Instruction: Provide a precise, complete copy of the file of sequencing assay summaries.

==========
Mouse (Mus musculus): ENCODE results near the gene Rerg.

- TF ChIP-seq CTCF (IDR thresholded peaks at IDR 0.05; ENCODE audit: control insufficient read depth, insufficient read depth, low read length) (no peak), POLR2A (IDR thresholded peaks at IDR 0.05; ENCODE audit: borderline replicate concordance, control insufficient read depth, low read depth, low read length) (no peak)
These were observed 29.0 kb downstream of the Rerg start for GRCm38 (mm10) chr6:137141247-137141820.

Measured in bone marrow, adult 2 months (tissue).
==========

Mouse (Mus musculus): ENCODE results near the gene Rerg.

- TF ChIP-seq CTCF (IDR thresholded peaks at IDR 0.05; ENCODE audit: control insufficient read depth, insufficient read depth, low read length) (no peak), POLR2A (IDR thresholded peaks at IDR 0.05; ENCODE audit: borderline replicate concordance, control insufficient read depth, low read depth, low read length) (no peak)
These were observed 29.0 kb downstream of the Rerg start for GRCm38 (mm10) chr6:137141247-137141820.

Measured in bone marrow, adult 2 months (tissue).